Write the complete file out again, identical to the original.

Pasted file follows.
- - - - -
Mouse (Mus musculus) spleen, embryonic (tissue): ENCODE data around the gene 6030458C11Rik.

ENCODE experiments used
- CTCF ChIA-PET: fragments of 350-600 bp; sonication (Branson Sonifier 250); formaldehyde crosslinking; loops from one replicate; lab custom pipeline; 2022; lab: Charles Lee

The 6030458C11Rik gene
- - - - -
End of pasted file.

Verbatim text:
Mouse (Mus musculus) spleen, embryonic (tissue): ENCODE data around the gene 6030458C11Rik.

ENCODE experiments used
- CTCF ChIA-PET: fragments of 350-600 bp; sonication (Branson Sonifier 250); formaldehyde crosslinking; loops from one replicate; lab custom pipeline; 2022; lab: Charles Lee

The 6030458C11Rik gene